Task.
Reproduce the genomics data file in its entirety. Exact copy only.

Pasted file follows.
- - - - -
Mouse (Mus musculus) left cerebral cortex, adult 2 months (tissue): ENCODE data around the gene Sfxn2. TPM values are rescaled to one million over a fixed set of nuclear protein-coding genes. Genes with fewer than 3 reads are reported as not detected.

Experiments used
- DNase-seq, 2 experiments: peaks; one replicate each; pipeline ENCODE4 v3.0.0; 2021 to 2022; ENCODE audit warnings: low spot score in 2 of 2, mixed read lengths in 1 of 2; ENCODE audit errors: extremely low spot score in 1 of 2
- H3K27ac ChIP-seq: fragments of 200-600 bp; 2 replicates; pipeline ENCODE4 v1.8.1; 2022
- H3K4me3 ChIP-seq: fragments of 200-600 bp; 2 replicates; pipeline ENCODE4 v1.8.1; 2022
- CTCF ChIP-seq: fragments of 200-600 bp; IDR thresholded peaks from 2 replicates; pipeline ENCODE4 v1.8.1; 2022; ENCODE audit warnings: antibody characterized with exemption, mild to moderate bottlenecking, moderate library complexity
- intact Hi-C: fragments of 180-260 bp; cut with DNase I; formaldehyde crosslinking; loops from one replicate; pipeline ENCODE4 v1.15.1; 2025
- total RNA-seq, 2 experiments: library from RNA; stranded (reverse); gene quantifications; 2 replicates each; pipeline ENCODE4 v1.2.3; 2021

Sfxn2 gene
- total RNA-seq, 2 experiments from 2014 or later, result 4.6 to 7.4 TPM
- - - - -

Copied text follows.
Mouse (Mus musculus) left cerebral cortex, adult 2 months (tissue): ENCODE data around the gene Sfxn2. TPM values are rescaled to one million over a fixed set of nuclear protein-coding genes. Genes with fewer than 3 reads are reported as not detected.

Experiments used
- DNase-seq, 2 experiments: peaks; one replicate each; pipeline ENCODE4 v3.0.0; 2021 to 2022; ENCODE audit warnings: low spot score in 2 of 2, mixed read lengths in 1 of 2; ENCODE audit errors: extremely low spot score in 1 of 2
- H3K27ac ChIP-seq: fragments of 200-600 bp; 2 replicates; pipeline ENCODE4 v1.8.1; 2022
- H3K4me3 ChIP-seq: fragments of 200-600 bp; 2 replicates; pipeline ENCODE4 v1.8.1; 2022
- CTCF ChIP-seq: fragments of 200-600 bp; IDR thresholded peaks from 2 replicates; pipeline ENCODE4 v1.8.1; 2022; ENCODE audit warnings: antibody characterized with exemption, mild to moderate bottlenecking, moderate library complexity
- intact Hi-C: fragments of 180-260 bp; cut with DNase I; formaldehyde crosslinking; loops from one replicate; pipeline ENCODE4 v1.15.1; 2025
- total RNA-seq, 2 experiments: library from RNA; stranded (reverse); gene quantifications; 2 replicates each; pipeline ENCODE4 v1.2.3; 2021

Sfxn2 gene
- total RNA-seq, 2 experiments from 2014 or later, result 4.6 to 7.4 TPM